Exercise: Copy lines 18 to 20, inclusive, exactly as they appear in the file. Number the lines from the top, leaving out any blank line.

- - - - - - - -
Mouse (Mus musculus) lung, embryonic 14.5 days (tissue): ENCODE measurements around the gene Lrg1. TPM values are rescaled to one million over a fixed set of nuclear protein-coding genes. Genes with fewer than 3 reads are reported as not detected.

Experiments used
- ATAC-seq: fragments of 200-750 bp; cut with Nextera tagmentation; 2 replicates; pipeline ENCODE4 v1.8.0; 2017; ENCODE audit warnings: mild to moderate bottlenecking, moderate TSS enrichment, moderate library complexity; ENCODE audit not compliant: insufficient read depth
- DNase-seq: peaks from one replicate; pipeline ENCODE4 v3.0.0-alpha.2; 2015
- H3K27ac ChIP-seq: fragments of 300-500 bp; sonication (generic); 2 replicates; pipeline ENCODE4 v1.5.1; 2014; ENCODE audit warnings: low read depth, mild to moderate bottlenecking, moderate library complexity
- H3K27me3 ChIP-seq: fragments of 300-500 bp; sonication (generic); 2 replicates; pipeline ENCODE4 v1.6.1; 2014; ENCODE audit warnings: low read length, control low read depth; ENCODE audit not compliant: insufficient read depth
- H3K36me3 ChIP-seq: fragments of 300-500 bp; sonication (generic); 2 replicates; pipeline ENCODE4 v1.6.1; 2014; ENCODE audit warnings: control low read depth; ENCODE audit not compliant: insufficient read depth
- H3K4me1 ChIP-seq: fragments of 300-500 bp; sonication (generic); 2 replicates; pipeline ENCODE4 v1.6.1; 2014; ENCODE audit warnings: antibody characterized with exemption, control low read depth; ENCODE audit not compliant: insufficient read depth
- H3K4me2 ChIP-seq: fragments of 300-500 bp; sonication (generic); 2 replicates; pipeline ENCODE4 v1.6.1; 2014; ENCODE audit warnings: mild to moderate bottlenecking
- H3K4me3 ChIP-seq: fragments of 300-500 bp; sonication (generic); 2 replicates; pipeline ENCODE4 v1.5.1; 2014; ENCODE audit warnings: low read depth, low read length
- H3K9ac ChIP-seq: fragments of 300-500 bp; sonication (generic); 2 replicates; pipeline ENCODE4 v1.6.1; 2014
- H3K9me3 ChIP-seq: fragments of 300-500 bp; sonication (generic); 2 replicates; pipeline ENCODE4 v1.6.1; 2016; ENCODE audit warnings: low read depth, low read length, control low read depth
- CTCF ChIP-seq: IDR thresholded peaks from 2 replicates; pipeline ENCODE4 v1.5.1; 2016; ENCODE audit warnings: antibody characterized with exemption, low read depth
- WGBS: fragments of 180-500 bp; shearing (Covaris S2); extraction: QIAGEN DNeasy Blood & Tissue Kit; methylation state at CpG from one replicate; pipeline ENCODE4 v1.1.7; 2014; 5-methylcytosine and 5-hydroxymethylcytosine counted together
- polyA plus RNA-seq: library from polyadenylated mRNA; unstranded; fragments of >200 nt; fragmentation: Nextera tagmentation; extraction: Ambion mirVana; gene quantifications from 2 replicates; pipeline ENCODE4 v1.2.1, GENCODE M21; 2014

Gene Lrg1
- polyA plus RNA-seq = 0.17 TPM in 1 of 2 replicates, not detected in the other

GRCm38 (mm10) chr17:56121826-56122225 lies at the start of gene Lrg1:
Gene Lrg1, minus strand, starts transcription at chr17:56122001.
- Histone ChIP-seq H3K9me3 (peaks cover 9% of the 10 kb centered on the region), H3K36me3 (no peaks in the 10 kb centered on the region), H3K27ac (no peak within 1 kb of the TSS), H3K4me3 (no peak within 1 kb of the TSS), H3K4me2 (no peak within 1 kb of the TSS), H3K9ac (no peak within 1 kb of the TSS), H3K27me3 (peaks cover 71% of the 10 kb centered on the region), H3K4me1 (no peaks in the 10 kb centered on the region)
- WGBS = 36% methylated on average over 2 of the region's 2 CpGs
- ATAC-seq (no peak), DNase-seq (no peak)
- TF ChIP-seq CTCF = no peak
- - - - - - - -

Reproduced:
GRCm38 (mm10) chr17:56121826-56122225 lies at the start of gene Lrg1:
Gene Lrg1, minus strand, starts transcription at chr17:56122001.
- Histone ChIP-seq H3K9me3 (peaks cover 9% of the 10 kb centered on the region), H3K36me3 (no peaks in the 10 kb centered on the region), H3K27ac (no peak within 1 kb of the TSS), H3K4me3 (no peak within 1 kb of the TSS), H3K4me2 (no peak within 1 kb of the TSS), H3K9ac (no peak within 1 kb of the TSS), H3K27me3 (peaks cover 71% of the 10 kb centered on the region), H3K4me1 (no peaks in the 10 kb centered on the region)